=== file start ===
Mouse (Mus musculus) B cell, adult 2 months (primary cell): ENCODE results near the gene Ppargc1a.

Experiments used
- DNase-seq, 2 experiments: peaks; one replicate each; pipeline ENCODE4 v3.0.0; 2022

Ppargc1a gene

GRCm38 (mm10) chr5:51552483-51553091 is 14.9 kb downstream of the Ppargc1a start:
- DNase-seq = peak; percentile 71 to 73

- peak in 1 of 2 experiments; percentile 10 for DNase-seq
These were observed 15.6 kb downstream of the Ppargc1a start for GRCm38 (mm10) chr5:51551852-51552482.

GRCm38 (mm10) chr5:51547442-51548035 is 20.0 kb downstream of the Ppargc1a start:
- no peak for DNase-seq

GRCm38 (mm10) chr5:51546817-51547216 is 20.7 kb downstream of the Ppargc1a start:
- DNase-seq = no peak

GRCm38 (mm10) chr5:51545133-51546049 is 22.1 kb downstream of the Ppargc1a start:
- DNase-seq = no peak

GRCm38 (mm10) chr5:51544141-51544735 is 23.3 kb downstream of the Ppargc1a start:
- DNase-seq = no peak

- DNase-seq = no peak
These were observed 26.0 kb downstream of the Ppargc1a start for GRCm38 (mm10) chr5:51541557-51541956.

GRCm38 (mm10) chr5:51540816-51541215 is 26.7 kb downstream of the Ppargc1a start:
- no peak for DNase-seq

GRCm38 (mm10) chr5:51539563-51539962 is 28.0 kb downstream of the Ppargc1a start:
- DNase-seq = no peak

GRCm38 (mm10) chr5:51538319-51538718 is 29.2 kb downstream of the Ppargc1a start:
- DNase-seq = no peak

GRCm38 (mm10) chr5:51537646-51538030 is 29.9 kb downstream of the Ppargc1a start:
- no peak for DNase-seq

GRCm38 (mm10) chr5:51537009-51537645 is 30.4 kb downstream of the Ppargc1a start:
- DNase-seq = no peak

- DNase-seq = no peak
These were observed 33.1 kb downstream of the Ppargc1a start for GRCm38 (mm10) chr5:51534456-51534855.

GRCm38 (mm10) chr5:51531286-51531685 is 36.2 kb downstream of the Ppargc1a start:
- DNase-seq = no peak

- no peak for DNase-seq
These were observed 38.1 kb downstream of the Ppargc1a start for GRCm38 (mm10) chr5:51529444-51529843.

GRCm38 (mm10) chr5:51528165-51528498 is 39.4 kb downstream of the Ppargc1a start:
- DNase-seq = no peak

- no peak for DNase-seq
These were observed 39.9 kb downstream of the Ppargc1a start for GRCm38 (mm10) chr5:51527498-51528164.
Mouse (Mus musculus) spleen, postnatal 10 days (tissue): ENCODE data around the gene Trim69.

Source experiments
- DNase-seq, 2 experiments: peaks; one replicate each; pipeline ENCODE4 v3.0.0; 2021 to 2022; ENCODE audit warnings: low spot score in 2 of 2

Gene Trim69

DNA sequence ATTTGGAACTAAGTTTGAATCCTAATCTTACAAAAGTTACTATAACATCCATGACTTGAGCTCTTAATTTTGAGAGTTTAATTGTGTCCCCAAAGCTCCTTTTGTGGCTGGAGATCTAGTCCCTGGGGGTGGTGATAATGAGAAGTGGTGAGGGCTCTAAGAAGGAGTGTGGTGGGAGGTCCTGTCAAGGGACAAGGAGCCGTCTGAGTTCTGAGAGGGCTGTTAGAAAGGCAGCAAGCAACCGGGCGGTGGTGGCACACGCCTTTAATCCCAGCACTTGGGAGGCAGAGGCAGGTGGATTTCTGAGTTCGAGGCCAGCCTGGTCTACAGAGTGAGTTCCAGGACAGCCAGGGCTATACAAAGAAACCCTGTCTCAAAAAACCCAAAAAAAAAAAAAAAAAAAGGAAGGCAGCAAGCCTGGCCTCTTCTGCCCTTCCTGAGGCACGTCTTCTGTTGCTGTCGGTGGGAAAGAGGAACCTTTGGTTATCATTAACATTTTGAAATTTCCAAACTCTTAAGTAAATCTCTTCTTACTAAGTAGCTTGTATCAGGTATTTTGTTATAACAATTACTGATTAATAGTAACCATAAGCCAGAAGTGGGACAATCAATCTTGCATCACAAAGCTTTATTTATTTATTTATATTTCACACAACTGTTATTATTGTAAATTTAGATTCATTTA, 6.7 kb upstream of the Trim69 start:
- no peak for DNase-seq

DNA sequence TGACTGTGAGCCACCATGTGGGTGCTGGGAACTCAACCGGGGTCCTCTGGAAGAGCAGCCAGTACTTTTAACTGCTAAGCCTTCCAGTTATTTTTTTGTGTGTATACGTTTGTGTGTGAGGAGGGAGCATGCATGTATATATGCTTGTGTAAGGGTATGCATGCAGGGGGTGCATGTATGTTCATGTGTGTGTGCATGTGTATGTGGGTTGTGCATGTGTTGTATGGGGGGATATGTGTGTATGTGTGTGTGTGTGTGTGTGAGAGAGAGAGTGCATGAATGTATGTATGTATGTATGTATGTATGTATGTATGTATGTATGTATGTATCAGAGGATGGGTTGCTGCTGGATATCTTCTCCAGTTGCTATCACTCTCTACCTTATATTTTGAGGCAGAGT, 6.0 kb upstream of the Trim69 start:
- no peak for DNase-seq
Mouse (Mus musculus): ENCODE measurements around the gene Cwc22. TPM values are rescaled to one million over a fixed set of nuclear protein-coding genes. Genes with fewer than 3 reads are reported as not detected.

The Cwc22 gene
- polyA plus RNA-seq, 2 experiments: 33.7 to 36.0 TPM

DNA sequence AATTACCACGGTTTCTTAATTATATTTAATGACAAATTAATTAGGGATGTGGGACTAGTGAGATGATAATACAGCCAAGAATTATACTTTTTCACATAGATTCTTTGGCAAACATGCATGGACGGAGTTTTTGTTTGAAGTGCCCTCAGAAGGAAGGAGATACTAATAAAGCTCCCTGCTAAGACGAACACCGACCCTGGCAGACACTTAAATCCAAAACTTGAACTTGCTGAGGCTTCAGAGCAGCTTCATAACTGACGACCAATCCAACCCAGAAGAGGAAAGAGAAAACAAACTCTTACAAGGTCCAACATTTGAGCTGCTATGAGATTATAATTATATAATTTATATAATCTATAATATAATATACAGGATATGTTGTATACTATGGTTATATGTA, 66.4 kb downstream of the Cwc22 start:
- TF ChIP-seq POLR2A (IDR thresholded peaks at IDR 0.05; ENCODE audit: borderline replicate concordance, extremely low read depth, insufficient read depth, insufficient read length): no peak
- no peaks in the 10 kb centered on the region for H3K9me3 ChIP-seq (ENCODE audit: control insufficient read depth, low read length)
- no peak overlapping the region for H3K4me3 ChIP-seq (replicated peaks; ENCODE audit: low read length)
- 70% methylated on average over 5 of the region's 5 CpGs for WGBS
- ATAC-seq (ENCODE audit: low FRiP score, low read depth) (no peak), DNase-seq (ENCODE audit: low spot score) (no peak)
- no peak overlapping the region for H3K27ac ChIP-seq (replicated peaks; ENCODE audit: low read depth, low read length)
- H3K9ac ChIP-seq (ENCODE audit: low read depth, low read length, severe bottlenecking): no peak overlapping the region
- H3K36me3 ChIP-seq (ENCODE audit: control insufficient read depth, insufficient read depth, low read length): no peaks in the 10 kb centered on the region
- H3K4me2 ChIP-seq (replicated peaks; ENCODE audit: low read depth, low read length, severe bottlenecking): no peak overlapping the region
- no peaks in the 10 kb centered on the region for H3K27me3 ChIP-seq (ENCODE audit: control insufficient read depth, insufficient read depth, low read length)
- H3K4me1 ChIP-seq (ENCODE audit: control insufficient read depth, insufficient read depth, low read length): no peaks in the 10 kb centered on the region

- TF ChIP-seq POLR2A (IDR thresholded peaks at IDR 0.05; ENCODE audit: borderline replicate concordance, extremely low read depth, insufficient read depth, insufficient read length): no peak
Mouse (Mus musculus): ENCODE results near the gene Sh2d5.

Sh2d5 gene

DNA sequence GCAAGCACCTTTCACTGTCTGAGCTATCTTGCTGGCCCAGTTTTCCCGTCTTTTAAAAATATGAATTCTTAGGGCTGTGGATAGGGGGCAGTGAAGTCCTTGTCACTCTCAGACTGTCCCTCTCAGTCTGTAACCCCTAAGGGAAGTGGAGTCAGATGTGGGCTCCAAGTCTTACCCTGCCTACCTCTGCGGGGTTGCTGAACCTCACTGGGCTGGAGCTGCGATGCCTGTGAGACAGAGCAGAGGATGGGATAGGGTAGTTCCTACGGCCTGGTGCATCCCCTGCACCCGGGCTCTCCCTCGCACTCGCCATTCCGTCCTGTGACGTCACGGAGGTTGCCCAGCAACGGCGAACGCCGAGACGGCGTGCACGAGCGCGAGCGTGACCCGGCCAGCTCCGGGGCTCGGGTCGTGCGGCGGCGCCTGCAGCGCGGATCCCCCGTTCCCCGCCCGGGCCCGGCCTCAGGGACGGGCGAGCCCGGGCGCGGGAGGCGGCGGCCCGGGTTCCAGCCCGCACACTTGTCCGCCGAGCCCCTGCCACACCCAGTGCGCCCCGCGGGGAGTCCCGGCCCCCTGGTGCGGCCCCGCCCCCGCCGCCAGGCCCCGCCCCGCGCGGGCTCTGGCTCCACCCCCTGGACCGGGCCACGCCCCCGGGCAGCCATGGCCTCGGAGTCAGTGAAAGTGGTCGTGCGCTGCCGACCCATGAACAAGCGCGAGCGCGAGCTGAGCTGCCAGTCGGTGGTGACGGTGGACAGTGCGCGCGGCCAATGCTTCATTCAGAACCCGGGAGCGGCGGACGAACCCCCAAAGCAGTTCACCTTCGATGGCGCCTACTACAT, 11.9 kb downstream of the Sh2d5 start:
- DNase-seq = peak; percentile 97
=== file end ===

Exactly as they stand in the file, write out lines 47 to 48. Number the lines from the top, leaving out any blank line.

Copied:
Mouse (Mus musculus): ENCODE measurements around the gene Cwc22. TPM values are rescaled to one million over a fixed set of nuclear protein-coding genes. Genes with fewer than 3 reads are reported as not detected.

The Cwc22 gene